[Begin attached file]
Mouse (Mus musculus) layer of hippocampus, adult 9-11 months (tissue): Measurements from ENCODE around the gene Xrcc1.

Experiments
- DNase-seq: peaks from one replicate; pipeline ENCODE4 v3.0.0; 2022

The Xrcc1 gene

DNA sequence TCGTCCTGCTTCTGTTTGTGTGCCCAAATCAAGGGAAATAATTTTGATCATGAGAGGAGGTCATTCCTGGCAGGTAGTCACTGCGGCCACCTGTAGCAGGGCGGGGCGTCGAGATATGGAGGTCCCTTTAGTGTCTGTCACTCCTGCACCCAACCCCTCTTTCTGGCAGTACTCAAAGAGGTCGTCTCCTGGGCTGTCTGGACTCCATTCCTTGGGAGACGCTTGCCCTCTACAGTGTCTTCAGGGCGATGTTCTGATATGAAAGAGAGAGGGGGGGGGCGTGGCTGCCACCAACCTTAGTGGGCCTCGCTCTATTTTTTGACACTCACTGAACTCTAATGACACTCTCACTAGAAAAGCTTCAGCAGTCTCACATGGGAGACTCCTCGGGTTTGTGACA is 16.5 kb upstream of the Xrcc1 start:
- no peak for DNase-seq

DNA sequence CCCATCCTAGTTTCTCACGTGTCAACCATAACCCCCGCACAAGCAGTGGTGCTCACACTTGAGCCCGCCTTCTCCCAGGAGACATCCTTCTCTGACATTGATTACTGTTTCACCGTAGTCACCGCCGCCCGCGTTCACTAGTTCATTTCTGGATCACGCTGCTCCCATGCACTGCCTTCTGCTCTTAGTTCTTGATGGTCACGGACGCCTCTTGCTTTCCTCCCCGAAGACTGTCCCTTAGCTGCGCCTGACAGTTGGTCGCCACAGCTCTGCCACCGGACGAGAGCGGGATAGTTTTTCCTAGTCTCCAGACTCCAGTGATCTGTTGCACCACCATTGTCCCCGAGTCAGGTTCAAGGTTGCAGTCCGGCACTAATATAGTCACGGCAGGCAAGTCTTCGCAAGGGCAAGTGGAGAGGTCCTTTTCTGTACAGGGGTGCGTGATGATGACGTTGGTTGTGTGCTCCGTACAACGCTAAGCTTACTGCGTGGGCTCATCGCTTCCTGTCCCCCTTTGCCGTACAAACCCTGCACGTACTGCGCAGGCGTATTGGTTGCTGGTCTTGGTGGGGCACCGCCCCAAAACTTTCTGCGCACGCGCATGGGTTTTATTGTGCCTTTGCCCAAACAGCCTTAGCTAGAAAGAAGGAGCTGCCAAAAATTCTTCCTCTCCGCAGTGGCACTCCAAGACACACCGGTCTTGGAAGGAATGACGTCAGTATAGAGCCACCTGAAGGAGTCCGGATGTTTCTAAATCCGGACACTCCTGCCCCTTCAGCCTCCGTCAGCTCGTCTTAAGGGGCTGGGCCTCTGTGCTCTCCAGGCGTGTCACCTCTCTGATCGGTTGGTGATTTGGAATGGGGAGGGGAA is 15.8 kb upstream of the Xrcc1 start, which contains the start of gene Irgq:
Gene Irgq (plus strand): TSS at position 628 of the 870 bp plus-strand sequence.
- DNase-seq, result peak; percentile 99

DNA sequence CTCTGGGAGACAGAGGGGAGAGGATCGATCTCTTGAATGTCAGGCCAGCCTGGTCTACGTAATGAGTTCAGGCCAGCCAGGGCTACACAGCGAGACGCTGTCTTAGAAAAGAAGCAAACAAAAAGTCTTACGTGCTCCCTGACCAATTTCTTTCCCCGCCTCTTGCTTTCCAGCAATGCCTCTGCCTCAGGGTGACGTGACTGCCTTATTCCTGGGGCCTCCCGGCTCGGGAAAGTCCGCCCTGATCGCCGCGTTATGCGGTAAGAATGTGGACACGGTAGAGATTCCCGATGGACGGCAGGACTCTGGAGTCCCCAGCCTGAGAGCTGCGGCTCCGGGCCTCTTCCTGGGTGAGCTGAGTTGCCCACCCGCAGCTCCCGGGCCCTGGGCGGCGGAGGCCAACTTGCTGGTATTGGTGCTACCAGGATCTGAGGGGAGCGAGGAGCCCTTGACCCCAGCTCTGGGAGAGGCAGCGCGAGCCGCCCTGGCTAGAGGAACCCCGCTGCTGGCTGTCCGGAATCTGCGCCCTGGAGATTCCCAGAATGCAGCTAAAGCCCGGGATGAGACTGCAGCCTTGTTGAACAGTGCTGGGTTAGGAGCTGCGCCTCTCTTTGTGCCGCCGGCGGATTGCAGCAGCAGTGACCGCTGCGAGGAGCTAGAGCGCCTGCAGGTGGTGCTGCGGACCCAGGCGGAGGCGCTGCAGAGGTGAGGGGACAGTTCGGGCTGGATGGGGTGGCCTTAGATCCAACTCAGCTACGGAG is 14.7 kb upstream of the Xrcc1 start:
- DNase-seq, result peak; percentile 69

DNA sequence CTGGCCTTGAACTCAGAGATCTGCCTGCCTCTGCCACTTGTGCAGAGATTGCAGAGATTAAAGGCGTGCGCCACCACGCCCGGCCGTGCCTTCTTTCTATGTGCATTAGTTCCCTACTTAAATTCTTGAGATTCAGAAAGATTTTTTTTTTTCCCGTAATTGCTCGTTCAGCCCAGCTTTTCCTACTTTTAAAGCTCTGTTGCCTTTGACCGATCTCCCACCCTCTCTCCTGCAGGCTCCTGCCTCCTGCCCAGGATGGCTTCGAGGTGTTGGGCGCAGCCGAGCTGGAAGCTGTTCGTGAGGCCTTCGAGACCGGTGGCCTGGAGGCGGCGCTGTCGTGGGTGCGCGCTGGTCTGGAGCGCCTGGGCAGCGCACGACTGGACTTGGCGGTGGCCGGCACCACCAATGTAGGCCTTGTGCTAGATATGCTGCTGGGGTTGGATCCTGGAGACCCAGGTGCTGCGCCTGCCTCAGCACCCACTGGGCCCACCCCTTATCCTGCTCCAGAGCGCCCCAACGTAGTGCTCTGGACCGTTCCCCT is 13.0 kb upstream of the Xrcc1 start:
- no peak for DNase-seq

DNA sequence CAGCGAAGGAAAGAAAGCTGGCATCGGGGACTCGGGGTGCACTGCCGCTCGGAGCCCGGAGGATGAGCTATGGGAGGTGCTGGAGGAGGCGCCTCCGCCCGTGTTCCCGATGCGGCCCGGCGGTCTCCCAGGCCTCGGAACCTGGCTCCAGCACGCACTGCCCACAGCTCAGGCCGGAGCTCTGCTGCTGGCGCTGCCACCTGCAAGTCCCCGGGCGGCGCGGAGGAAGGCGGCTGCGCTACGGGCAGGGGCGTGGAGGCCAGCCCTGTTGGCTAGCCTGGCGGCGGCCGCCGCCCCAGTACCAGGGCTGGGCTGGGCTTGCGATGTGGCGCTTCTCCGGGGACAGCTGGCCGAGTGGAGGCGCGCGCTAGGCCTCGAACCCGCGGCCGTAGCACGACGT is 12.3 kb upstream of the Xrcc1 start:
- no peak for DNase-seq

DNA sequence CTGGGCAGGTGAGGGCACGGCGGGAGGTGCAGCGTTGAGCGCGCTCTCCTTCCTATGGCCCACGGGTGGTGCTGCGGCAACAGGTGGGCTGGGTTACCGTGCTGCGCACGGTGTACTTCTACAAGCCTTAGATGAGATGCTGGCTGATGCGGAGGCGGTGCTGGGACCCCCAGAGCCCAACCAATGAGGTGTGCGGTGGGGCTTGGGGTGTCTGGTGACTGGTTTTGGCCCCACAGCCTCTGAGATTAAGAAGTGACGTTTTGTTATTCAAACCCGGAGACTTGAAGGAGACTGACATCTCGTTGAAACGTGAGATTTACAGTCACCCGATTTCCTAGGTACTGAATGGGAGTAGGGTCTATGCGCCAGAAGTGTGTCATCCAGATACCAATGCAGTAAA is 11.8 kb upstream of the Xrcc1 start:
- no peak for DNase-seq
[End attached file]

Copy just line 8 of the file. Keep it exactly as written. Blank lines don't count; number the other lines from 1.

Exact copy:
Gene Irgq (plus strand): TSS at position 628 of the 870 bp plus-strand sequence.